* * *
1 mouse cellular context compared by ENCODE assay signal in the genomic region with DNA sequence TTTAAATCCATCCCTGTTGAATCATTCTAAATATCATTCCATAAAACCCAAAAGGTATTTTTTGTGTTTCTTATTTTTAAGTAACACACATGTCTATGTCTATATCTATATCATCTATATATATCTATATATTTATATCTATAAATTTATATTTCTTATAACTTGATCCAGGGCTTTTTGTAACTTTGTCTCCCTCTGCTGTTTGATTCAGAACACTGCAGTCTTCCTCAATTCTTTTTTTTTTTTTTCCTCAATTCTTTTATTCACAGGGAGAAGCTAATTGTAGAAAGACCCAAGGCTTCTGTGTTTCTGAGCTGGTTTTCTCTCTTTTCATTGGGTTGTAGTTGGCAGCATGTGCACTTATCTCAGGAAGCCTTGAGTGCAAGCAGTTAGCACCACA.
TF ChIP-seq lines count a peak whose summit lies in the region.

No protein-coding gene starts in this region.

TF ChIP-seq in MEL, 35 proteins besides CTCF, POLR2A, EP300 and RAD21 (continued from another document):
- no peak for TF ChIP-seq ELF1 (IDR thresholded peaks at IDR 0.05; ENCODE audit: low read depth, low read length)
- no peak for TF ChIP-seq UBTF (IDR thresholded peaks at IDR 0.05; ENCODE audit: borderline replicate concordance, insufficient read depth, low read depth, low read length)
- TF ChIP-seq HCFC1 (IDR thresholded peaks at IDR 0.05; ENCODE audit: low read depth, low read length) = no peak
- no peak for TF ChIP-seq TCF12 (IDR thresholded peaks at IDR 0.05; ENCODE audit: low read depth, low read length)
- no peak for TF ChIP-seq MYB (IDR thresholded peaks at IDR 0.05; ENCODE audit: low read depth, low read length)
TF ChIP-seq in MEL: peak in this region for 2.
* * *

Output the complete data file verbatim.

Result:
1 mouse cellular context compared by ENCODE assay signal in the genomic region with DNA sequence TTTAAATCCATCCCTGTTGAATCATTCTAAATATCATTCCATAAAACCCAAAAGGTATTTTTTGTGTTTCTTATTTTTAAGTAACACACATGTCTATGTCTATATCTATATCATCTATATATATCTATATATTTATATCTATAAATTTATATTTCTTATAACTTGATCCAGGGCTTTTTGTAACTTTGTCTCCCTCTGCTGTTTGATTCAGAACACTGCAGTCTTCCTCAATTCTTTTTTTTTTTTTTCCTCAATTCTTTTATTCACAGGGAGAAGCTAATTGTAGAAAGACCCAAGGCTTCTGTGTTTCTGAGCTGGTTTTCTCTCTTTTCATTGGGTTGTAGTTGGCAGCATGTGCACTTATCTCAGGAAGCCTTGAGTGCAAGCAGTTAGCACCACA.
TF ChIP-seq lines count a peak whose summit lies in the region.

No protein-coding gene starts in this region.

TF ChIP-seq in MEL, 35 proteins besides CTCF, POLR2A, EP300 and RAD21 (continued from another document):
- no peak for TF ChIP-seq ELF1 (IDR thresholded peaks at IDR 0.05; ENCODE audit: low read depth, low read length)
- no peak for TF ChIP-seq UBTF (IDR thresholded peaks at IDR 0.05; ENCODE audit: borderline replicate concordance, insufficient read depth, low read depth, low read length)
- TF ChIP-seq HCFC1 (IDR thresholded peaks at IDR 0.05; ENCODE audit: low read depth, low read length) = no peak
- no peak for TF ChIP-seq TCF12 (IDR thresholded peaks at IDR 0.05; ENCODE audit: low read depth, low read length)
- no peak for TF ChIP-seq MYB (IDR thresholded peaks at IDR 0.05; ENCODE audit: low read depth, low read length)
TF ChIP-seq in MEL: peak in this region for 2.